Lesley Swift is a farmer’s daughter from upstate New York who began playing piano and singing old-time country songs in backwoods bars at age eight. She moved on to guitar, wrote songs and played in traditional bands until she met her guitar-playing future husband, Brian Swift, in Nevada. He turned her on to rockabilly, she moved to upright bass, they relocated to New York City, and together formed a roots-rockabilly trio called the Bloodshots in 2012. Over the past two years, the Swifts relocated to Greenville, South Carolina, and the band personnel has been reworked without the hubby, who is pursuing other projects. Lesley reverted back to guitar, and the band has become a quartet renamed Little Lesley & the Bloodshots. The band’s second and most recent album, Heartbeat, was released Feb. 9, 2018.
Little Lesley & the Bloodshots returned to Otto’s Shrunken Head to perform at Phantom Creep Radio’s monthly Midnite Monster Hop. This time, the band featured Swift on vocals and acoustic guitar, Long-Island guitarist Johnny Cola, New Jersey bassist Jeff Feinberg, and New England drummer Jeremy Kroger. The new line-up maintained the Bloodshots tradition of smart and sassy rockabilly with a high-energy show. Whether or not it was intentional, the lighting was particularly bright on Swift and dark on the rest of the band, which emphasized Swift’s role as an accomplished singer/songwriter with a gift for twangy rock compositions. Though never in the spotlight, Cola in the background ripped brilliantly on reverb-soaked rockabilly licks. Concluding a fine set, Little Lesley had a treat for the band’s followers; Brian Swift was in the audience and so she invited him to come on stage and rock the guitar with his wild playing for the final songs. Welcome home, Little Lesley & the Bloodshots!
Handsome Dick Manitoba & the Wanderers/The Bowery Electric/Dec. 30, 2018
Is a comeback possible for a rocker whose history has gone so wrong so many times? Bronx-born Richard Blum, better known as Handsome Dick Manitoba, started a music career in 1973 as a roadie for the Dictators, a seminal punk rock band inspired by the Detroit rock style of the MC5 and the Stooges. He became the band’s lead singer in 1975, but in 1981, after three albums, the main songwriters left. In 1986, Manitoba along with some former Dictators formed Wild Kingdom, released a 1990 album as Manitoba’s Wild Kingdom, and then reformed as the Dictators in 1991. From 2004 to 2018, Manitoba hosted The Handsome Dick Manitoba Radio Program, and sporadically from 2005 to 2012, Manitoba fronted the reformed MC5. In 2012, he led a new band, Manitoba, which in 2013 became the Dictators NYC. In 2017, the band name reverted to Manitoba due to legal threats by ex-Dictators. In 2018, Manitoba was imprisoned on domestic violence charges, he was fired from his radio post for insensitive and politically incorrect rants, a rift developed between him and his most recent Dictators line-up, and his stake in Manitoba’s, the East Village bar he co-owns, has an uncertain future. Handsome Dick Manitoba‘s first solo album, Born in the Bronx, is pending release and he is hoping to launch a podcast series. Is there a road to success when so many bridges have been burned?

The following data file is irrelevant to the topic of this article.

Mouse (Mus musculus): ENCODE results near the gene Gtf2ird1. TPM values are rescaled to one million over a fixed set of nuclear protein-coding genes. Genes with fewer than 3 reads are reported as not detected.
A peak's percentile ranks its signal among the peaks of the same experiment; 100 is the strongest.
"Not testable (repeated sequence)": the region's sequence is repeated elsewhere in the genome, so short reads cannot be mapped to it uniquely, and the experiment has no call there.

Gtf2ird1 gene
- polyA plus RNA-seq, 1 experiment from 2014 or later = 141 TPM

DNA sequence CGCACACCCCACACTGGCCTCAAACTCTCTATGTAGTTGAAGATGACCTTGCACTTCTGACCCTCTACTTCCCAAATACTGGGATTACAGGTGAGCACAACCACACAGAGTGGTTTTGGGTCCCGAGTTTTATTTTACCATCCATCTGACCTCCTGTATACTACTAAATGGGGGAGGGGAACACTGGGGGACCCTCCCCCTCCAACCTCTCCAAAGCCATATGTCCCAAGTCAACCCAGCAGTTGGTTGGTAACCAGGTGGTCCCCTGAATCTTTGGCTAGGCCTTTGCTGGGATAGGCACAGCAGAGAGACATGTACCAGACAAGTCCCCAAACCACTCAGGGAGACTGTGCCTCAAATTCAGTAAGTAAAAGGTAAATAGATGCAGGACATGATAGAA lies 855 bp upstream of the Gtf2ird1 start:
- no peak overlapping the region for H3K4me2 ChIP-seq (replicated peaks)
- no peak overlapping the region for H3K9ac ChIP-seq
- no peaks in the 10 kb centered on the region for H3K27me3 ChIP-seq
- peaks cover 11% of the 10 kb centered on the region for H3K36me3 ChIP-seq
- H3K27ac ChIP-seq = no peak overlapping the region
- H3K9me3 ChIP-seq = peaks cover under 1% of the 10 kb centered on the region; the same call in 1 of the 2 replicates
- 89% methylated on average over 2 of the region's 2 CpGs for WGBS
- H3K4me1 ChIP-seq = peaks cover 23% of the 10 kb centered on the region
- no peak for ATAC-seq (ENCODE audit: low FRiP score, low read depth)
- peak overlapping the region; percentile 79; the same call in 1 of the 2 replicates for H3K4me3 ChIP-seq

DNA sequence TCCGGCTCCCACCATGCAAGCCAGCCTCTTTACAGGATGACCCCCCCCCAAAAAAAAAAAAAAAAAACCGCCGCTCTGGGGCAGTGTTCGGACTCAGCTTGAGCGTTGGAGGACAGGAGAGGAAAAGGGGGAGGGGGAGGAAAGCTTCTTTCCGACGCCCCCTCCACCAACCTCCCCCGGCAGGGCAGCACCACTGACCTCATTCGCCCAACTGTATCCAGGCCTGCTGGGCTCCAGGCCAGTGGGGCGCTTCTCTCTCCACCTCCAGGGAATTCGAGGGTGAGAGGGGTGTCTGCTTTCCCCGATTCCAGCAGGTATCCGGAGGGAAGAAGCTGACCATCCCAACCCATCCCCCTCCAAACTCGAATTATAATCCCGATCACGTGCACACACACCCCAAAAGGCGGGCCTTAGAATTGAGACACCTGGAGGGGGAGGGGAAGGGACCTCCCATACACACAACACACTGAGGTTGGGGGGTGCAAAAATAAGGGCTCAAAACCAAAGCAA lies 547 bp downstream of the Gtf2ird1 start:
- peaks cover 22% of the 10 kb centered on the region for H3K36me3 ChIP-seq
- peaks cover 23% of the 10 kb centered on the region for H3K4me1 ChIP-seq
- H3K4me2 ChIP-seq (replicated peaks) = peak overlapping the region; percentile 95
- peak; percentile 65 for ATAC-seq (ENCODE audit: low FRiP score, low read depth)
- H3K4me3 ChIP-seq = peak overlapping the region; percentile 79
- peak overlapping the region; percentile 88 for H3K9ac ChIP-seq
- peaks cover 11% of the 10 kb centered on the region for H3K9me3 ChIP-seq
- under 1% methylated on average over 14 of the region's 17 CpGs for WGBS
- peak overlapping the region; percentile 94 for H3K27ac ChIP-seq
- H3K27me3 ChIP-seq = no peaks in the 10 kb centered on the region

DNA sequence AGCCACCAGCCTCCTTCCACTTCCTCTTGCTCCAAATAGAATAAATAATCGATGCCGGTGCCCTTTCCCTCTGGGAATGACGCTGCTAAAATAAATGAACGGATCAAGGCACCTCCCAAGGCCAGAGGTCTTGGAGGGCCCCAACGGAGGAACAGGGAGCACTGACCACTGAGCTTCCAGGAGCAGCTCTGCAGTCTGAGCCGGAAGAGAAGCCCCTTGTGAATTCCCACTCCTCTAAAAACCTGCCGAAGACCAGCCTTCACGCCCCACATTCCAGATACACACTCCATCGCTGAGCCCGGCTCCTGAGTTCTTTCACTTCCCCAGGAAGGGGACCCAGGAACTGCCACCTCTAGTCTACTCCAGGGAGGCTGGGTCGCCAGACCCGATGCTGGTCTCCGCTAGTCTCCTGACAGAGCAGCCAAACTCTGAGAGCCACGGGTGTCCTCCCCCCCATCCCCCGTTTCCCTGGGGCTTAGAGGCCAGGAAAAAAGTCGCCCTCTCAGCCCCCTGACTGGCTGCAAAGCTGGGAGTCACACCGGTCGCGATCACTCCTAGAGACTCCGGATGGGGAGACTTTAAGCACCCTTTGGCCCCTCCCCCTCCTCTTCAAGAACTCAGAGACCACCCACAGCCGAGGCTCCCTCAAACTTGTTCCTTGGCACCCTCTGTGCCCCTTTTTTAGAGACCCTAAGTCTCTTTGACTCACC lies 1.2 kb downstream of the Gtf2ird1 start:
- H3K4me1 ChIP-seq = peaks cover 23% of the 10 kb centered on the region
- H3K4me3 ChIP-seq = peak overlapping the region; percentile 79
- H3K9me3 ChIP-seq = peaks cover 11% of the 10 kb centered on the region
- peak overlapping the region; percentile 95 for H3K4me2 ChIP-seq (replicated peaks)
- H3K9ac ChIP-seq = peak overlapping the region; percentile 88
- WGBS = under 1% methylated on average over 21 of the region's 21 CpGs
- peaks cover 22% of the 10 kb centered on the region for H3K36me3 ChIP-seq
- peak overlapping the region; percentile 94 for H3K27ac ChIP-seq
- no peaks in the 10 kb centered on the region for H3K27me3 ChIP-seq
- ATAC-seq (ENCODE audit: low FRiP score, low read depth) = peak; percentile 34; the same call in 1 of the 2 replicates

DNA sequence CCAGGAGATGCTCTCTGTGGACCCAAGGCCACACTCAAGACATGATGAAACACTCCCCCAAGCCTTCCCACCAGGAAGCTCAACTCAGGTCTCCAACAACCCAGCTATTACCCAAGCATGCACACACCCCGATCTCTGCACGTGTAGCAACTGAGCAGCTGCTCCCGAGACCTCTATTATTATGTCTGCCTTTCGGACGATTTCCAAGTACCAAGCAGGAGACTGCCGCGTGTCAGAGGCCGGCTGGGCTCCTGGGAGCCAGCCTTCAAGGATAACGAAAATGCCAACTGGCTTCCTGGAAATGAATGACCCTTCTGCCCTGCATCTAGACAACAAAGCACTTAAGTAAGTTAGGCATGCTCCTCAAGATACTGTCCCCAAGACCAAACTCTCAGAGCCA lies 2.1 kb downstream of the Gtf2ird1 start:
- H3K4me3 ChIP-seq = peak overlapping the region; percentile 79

If anything, Handsome Dick Manitoba has proven to be a survivor. At the Bowery Electric, Manitoba performed with solid band of pickup musicians whose names he did not remember: guitarists Matt Langone (the Hipps Pipps, Gotham Rockets) and Mike Dudolevitch (the Nuclears), bassist Mike Dee (the Carvels NYC, the Thrill Sergeants), and drummer Joe Vincent (Gotham Rockets). Together, they played songs from throughout Manitoba’s catalog plus songs from his projected release. Known for his larger than life personality and lengthy off-the-cuff rambling between songs, the new band held back the reigns by starting a song if Manitoba spoke too long. Between songs, Manitoba perhaps over-shared some of his recent personal struggles, but interestingly framed them in an amusing or victorious light, and he sang with bursting energy while the band rocked. It may take a while for many of the locals to forgive Manitoba for some of his massive errors of late, but he has solid new songs and is a thoroughly enthralling entertainer, so in time a comeback very well may be possible.